This article was originally written as a learning tool in April of 2018 during my studies of OrgMindset, I/O psychology, Human Factors, and working with Alex Yakyma on the OrgMindset body of knowledge. The article isn’t technically in a finished state since I write and learn iteratively and incrementally (so, look for updates in the future). The concepts presented here are based on empirical observations and so I wouldn’t consider this a scholarly article.
I decided to publish the article now to thank, recognize, and honor the significant and amazing contributions of Alex Yakyma. He has pushed everyone he interacts with forward in our learning in the change management and organizational transformation space. Alex is a creative and passionate, deep thinker who is a blessing to the world.
I have personally learned and grown professionally as an OrgMindset Enterprise Coach under Alex’s tutelage over the past few years. My hope is to share some of what I learned to enhance your continuous learning journey. I also reserve a hope that one day Alex will continue to develop and mine the gold and diamonds that are the OrgMindset body of knowledge. So, please share this article widely. 🙂
April 7, 2018
I read Alex Yakyma’s article “OMEC: Important Focus Areas for an Enterprise Coach” and I had a thought that ties into my ongoing deep OMEC learnings and research about mental models, bias, assumptions, organizational social structures in the digital age, change, CAS, and this thing we call organizational [change] transformation. This led me down a path to research I/O Psychology and Human Factors.
As an enterprise coach we need all the tools we can get our hands on to help us understand faster, coach and communicate more effectively, and …help people more.
Alex stated a few things that are incredibly interesting that I have been challenged with for decades in my attempts to positively influence organizational change.
- Realizing that different people in the organization may operate out of [significantly] different mental models is key, as well as the fact that getting to a better view of reality is a journey of many steps and those need proper facilitation. – Alex Yakyma
- Interactions. Enterprise behaviors in principle are irreducible to individual actions and thought processes. In fact, this is the reason why item #1 is necessary, but not sufficient. Effective interactions are at the root of organizational performance. – Alex Yakyma
Now, let us explore the “why?”
The primary observation is Alex’s points regarding people “may operate out of different models is key” and “Effective interactions are at the root of organizational performance.”
I would like to explore this a step deeper into the actual interface and connections between people and their mental models. We are all familiar with the three different forms of communication and the myriad array of tools and techniques people use to enhance the reliability and effectiveness of communication. Yet, communication remains an all too common root cause of many organizational challenges. Cliché, yes, but it is still a biggie! The biggie.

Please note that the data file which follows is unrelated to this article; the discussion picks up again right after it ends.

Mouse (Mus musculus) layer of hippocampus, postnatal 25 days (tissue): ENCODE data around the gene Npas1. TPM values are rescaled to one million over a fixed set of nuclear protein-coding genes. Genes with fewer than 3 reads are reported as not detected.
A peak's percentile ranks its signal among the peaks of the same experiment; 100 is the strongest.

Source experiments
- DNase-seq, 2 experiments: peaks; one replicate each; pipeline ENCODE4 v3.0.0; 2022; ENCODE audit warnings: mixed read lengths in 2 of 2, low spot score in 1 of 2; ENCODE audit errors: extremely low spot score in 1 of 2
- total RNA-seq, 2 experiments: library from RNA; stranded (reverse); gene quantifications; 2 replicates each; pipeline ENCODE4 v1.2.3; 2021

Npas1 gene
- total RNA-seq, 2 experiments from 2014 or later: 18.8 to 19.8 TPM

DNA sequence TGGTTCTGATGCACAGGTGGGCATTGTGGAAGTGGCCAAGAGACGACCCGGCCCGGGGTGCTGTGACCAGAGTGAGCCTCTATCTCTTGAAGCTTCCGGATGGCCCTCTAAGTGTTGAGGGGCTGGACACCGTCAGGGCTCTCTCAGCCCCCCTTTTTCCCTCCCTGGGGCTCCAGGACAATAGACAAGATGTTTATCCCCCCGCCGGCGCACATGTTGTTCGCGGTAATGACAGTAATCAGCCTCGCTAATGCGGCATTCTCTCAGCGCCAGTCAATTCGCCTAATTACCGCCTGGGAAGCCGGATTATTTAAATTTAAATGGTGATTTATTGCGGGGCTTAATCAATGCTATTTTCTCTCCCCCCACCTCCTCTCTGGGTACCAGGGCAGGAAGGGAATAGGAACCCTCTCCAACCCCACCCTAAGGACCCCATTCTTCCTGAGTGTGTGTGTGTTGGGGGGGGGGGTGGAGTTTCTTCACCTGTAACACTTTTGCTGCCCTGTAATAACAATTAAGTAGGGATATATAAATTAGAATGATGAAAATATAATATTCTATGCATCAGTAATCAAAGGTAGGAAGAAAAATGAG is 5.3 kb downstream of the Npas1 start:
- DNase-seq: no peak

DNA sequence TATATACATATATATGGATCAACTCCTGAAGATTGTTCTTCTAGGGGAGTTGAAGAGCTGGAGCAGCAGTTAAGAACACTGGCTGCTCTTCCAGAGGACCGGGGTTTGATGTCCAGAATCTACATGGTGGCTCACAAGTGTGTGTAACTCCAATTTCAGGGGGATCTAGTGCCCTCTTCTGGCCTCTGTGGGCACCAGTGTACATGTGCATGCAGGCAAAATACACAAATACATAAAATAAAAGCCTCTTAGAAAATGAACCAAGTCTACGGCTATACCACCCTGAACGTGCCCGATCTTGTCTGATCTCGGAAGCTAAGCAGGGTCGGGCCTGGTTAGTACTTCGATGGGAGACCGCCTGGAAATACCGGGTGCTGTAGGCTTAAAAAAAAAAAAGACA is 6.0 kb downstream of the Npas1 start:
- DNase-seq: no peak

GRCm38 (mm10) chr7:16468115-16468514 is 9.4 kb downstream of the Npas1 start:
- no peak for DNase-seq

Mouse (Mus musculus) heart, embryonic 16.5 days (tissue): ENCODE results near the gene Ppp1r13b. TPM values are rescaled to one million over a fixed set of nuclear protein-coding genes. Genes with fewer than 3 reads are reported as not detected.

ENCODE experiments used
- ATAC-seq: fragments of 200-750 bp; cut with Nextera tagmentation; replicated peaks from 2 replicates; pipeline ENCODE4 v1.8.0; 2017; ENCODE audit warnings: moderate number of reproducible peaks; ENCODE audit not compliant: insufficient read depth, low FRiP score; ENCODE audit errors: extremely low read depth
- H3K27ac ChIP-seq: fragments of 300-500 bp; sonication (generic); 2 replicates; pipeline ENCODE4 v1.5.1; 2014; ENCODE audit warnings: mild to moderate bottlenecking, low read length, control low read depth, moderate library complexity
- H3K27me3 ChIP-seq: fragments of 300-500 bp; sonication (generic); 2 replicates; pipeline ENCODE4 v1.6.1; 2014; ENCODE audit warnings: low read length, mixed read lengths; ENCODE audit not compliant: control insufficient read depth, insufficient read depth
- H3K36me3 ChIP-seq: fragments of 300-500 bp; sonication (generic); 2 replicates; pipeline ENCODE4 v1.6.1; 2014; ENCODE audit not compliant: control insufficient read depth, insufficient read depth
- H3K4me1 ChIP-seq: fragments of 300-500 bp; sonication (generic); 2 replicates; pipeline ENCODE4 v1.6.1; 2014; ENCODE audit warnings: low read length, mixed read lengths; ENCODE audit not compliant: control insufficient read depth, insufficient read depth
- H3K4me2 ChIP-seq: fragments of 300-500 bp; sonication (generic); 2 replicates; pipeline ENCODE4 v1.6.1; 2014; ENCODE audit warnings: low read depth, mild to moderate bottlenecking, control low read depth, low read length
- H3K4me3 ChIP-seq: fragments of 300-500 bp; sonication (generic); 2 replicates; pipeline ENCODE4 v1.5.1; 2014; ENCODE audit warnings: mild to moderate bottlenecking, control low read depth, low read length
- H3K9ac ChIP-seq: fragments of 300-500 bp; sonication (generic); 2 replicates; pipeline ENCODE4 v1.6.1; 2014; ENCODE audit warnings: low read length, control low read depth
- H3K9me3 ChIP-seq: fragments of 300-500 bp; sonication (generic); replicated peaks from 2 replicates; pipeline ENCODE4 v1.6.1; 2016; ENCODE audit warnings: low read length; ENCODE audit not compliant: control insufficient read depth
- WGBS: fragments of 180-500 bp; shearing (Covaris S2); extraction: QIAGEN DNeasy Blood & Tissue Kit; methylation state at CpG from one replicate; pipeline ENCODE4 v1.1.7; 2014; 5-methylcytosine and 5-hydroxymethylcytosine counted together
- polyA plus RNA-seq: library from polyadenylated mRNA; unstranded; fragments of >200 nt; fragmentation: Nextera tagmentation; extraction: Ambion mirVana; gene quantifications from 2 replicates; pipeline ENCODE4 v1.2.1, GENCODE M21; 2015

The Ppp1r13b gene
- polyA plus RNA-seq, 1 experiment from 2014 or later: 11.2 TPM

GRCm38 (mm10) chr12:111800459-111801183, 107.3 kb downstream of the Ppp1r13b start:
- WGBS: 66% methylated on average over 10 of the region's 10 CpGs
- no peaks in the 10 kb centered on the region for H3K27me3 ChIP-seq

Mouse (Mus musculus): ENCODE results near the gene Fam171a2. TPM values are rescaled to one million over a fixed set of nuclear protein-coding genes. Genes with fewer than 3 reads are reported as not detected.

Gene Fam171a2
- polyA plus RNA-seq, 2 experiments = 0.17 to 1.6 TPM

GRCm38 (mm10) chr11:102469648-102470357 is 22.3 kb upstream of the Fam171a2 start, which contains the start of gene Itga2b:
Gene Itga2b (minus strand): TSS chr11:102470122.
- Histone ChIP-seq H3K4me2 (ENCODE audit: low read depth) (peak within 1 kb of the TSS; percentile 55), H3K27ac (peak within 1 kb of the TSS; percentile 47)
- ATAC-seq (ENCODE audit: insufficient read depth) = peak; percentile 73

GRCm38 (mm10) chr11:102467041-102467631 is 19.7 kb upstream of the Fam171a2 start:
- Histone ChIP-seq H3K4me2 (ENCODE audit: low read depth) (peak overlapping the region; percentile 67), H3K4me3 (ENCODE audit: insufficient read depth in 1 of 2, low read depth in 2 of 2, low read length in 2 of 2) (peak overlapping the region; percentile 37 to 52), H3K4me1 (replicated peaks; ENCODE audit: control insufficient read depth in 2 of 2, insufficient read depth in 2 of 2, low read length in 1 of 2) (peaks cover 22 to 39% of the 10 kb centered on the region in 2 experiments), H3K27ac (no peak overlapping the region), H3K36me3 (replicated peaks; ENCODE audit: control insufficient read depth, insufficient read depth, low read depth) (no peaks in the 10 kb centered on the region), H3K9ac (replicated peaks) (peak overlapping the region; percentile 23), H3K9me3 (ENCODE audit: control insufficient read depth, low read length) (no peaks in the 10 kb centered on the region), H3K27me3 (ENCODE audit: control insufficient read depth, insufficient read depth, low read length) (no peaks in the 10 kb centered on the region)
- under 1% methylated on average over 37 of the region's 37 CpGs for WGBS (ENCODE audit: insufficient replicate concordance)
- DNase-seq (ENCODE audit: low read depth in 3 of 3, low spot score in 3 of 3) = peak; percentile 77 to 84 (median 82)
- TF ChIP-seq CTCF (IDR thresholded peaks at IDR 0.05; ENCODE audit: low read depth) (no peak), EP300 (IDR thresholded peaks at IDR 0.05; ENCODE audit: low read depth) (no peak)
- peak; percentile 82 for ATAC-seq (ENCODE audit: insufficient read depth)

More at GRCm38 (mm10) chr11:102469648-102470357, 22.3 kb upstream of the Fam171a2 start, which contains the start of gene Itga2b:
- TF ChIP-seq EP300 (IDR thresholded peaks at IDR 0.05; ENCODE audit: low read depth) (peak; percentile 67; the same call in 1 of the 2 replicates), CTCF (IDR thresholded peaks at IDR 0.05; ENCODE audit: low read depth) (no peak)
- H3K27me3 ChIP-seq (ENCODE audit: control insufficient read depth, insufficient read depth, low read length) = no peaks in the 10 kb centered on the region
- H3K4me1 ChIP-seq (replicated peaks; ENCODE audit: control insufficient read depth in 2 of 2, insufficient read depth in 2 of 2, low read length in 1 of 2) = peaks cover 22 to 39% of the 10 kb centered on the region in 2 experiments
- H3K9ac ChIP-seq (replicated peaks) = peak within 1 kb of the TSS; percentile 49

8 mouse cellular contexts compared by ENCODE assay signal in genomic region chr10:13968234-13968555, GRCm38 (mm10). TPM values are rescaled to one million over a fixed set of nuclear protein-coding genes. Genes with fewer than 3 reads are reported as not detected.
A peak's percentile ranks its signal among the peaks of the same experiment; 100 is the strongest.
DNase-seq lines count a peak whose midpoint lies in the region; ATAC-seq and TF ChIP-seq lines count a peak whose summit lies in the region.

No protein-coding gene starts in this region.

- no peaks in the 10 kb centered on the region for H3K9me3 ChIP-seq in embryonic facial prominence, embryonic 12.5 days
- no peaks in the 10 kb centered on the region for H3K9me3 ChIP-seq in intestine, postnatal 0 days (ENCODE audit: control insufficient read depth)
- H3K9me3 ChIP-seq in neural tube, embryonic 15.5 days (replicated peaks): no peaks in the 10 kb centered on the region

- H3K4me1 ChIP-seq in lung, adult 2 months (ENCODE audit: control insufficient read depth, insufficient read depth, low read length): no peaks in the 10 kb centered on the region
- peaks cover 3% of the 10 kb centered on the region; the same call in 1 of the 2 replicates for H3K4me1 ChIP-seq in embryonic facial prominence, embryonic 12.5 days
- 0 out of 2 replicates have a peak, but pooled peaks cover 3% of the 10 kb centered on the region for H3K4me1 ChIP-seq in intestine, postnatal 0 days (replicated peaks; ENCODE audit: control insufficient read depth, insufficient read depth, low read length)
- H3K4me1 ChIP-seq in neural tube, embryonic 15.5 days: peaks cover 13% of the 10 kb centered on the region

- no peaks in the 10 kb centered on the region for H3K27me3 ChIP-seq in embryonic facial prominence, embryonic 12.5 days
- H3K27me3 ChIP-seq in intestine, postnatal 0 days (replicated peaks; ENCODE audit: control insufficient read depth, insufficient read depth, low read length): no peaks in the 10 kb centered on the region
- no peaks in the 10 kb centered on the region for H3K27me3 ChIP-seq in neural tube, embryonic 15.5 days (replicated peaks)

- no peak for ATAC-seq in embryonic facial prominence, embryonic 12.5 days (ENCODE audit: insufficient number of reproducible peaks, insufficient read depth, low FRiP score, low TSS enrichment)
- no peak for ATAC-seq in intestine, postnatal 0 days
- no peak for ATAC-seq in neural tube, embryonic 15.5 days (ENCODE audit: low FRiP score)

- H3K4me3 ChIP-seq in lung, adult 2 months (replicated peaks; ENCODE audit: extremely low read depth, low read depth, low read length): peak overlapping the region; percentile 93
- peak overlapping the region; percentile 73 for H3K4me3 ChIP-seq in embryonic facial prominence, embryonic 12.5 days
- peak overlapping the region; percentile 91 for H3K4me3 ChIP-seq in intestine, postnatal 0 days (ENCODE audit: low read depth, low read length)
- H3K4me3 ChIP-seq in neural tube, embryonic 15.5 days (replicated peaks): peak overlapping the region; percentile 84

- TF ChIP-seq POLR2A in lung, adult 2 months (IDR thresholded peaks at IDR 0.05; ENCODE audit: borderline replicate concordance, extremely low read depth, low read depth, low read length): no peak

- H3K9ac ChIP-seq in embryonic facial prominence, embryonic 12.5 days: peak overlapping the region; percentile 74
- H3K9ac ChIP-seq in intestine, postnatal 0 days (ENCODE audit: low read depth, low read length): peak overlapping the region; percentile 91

Why do people and organizations still struggle to communicate effectively in the digital age? With all the social media, electronic, psychological tools and process mechanics, we still struggle to achieve deep organizational connections as a network. Why do managers and workers constantly struggle with achieving objectives? Surely the requirements were clearly defined and documented? Why do customers get angry and push harder deadlines for less money? Why do we miss those deadlines? Why is the quality of our products and service sometimes lower than intended when we do deliver?
There is certainly a plethora of tools out there that claim to fix it. A value system. A framework. A method or set of processes. A maturity model. A body of knowledge.
But are they really fixing anything? My supposition is that the things above only address surface level challenges in communication and interactions of the components of the system. There are deeper problems built into organizations that are inherited from its people that becomes culture through behavior, history, action/inaction, and results.
Understanding the what
We all intuitively know that each person has a unique personality and their associated mental model(s) (primary, secondary, tertiary, et cetera – really a dynamic supposition influenced by recent and long-lived interactions in their environment). That mental model is affected positively and/or negatively by biases which in turn are used to make assumptions about our interactions with those around us. As a coach, this is something that, at least for myself, I’ve often taken for granted.
What we are analyzing here is the interaction (and connections or lack thereof) of these mental models with other models.
A possible solution to how we can increase the success of organizational communication
We need a more structured approach to identification of mental models so that we know how to appropriately interface with them and build robust connections.
If we break down our purpose as a change agent to its roots what we are striving for from a business coaching perspective is to affect change in the interface and connections. The mental model itself doesn’t change so easily as it will require many interfaces to be influenced to change over time.
The problem with our solutions and why they don’t stick or are incredibly difficult to implement is that the solutions do not address the problem at the right level. They are a band-aid on a broken bone.
Interestingly, individuals obviously have a collection of their own mental models. I have observed that teams also develop a unique aggregated mental model comprised of the sum of the parts, plus the interactions, connections, and other aspects of the organizational structure, culture, and influencers. So, organizations (teams of teams) have the same. Culture is an abstract concept. But how does it come to being? The culture of an organization is the execution of the aggregated mental models of its people in a fluid and dynamic state.
The States of Interfaces and Connections of Mental Models
Mental Model A (left) and B (right) are both potentially viable and effective independently and compatible with other mental models n. Each person’s mental models are unique and have natural patterns developed in a persons life. Some are more structured, some more dynamic.